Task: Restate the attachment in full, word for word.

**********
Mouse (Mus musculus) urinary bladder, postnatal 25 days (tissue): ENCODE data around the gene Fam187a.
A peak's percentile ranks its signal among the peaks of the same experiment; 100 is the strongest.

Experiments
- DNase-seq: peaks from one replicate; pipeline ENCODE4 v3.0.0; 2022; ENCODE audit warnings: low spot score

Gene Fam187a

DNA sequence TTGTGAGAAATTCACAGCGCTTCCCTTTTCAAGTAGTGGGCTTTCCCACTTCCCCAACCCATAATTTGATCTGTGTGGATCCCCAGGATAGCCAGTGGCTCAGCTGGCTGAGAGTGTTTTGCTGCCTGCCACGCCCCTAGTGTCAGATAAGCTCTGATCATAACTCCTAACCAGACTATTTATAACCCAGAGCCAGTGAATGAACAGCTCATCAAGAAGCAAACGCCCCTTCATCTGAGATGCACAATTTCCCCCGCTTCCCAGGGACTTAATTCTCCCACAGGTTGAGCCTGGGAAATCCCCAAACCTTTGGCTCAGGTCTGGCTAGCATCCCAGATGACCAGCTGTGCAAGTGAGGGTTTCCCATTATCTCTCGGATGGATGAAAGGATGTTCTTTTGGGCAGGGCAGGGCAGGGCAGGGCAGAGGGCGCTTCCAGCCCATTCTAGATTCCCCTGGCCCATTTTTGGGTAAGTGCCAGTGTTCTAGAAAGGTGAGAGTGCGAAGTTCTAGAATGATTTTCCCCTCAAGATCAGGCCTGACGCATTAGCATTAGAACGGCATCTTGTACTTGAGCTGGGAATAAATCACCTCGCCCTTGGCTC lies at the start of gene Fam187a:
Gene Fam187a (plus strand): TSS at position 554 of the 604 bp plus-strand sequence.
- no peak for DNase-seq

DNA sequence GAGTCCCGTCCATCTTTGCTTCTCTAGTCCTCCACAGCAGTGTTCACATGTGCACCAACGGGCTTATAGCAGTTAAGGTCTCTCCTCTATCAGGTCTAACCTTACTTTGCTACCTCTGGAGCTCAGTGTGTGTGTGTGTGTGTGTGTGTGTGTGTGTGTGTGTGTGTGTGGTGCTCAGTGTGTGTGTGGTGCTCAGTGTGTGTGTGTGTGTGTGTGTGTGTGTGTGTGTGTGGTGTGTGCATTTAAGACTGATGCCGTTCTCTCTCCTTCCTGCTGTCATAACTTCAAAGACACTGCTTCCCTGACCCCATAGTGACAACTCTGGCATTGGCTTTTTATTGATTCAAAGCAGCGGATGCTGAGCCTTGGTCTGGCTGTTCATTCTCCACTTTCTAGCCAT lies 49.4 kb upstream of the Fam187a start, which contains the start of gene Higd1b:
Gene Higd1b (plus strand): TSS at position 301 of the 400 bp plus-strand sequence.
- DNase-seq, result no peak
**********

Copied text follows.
Mouse (Mus musculus) urinary bladder, postnatal 25 days (tissue): ENCODE data around the gene Fam187a.
A peak's percentile ranks its signal among the peaks of the same experiment; 100 is the strongest.

Experiments
- DNase-seq: peaks from one replicate; pipeline ENCODE4 v3.0.0; 2022; ENCODE audit warnings: low spot score

Gene Fam187a

DNA sequence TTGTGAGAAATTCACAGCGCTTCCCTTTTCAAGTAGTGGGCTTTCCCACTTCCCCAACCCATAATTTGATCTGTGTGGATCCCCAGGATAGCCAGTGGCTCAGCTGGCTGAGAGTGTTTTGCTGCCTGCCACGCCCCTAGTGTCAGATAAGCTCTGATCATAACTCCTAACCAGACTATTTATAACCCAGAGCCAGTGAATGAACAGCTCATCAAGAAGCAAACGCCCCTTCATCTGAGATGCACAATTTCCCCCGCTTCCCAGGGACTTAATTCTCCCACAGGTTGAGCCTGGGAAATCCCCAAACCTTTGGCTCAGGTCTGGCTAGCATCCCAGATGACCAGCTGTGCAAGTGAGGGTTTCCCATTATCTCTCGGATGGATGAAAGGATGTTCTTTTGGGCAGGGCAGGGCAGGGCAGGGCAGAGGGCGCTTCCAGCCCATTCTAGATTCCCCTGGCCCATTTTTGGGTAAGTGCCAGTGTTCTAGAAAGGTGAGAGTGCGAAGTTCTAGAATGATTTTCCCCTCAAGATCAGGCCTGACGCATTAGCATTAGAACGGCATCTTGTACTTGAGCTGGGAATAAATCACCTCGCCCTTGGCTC lies at the start of gene Fam187a:
Gene Fam187a (plus strand): TSS at position 554 of the 604 bp plus-strand sequence.
- no peak for DNase-seq

DNA sequence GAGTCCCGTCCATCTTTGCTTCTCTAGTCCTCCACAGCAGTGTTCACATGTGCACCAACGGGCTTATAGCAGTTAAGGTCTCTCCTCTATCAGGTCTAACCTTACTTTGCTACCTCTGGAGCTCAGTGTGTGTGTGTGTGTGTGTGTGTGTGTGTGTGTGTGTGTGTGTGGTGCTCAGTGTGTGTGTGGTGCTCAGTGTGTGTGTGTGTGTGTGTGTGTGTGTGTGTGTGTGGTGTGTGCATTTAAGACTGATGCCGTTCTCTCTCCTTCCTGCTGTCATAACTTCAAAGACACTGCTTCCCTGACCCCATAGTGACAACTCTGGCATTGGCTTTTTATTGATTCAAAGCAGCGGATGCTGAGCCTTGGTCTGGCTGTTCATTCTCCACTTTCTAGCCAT lies 49.4 kb upstream of the Fam187a start, which contains the start of gene Higd1b:
Gene Higd1b (plus strand): TSS at position 301 of the 400 bp plus-strand sequence.
- DNase-seq, result no peak